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This is, at its heart, a book about travel, about the unexpected delights, mishaps and surprises that mark the explorations of the marvelous world we inhabit all so briefly. It contains stories of our own experiences, but like all the earth, it is built upon a foundation of history. It is not the product of imagination, but a story of present-day lives, as well as a tapestry made of  things which had come to pass before: events of war and peace, death and triumph, beginnings and endings. Such events as these were the currency of those days, leading to outcomes which then remained deeply in doubt, to be determined only by the actions of the people you shall meet. Like many such experiences, it includes moments of humor and pathos, the joys and sorrows that mark lives in their passing. It reaches back into the past to map the paths trodden by its participants, allowing them and the events of time to converge within these pages.

I am but the teller at this bank of memories, counting and recounting the experiences and memories created by others, but unavoidably tinting those precious human life-moments through the parsing of their stories, which became inextricably intertwined with my own much less-remarkable life. An accurate telling, however, will require that I include much of my own, though I trust that the reader may perhaps see beyond my efforts, remove the pleasant colors created by my assembled letters, and view the more powerful truths which drive those stories as they drove the lives of those who lived it. You may yet find some part of the living flesh and sinew of the bright and lively persons who created the warm and wonderful world of this account, and if so, I ask only that you glean what you may from their lives, from the heroes and witnesses, the refugees and the protectors, the mothers, fathers, fighters, lovers, and those who merely survived.

My first experiences in Italy reshaped my view of the world, which I had considered well-formed. The emotional echoes of those precious days and nights, which still reverberate through me, gave me precious glimpses into human nature that have proven invaluable, and I rue the day they will expire with my passing, for they are the intangible products of experience, and difficult to bequeath to another. Yet I will try to pass them along, as those who have preceded me have allowed me to sip from their wells of wisdom.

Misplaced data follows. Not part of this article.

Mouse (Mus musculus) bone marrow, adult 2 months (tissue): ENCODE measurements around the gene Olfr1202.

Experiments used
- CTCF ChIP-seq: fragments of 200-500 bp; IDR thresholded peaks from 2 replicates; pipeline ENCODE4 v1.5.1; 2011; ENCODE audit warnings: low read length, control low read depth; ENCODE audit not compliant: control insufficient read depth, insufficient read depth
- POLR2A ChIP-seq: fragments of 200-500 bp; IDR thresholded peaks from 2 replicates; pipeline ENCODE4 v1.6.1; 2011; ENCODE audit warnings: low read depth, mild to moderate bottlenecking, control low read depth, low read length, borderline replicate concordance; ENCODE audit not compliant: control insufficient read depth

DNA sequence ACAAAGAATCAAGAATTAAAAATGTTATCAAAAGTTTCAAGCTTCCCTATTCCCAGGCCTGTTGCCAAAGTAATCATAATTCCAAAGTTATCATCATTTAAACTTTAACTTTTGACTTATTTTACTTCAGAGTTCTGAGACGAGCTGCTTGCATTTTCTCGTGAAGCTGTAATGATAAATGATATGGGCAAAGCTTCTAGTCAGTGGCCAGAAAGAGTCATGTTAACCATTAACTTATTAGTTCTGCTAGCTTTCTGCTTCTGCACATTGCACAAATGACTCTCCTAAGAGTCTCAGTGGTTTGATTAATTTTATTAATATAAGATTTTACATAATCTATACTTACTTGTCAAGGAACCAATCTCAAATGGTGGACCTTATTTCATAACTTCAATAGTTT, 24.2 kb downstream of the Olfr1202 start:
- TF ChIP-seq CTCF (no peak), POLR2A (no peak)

“How can we become conscious of our national identities,” Carl Jung once asked, “if we have never had the opportunity to regard our own nation from the outside?” This process may be equally applied to our individual selves. It is only by removing ourselves from our homes and comforts that we are forced to abandon our dependency upon the defensive walls we develop around them, leave the battlements undefended, and approach other peoples and cultures with open hands and eyes, seeking acceptance and safety within them, to see ourselves through their eyes. Often the very difficulties entailed in translating ideas makes their foundations plainer, stripping them of the familiar phrases that tend to cloak our raw and more powerful concepts. This process is thoroughly enriching, and may bless us with broadened compassion for the lives, loves, and trials of others. Love and life thus led me down many paths, to the doors of many wonders, and often astray.

I had arrived in Italy speaking the dozen or two ‘critical’ words and phrases that wise travelers practice before they arrive in a strange land, and along with the familiar lexicon of the Italian restaurant, I thought I could get by, as I had before in France, Mexico, Germany. I was wrong. Italia demanded more of me. In order to delve as deeply as I desired, I needed much more. It was not enough to be able to ask ‘dove un’buon albergo’ and be satisfied that a good hotel was what I sought. When confronted with a lover that takes one’s breath away, it is important to be able to ask more intimate questions. The questions that will unveil the secrets, the wonders, the beauties and magic that were known only to those who lived within her embrace, close to her bosom.

But again I digress.

Let me begin where I properly should, at the beginning, and introduce to you to a person around whom a portion of this story gathers.

Fortunato ‘George’ DeLuca was a remarkable man, more so for the fact of his diminutive size and unassuming bearing. Standing only about five feet and two inches, when I met him he was already grizzled with age, although sharp of wit and wisdom. Although he gave no outward sign, he had lived through difficult years. His hands, skilled in many talents, could no doubt remember darker acts than his lively eyes disclosed. His experiences form a significant part of this telling…

to be continued…

© 2013 Robert J. Connors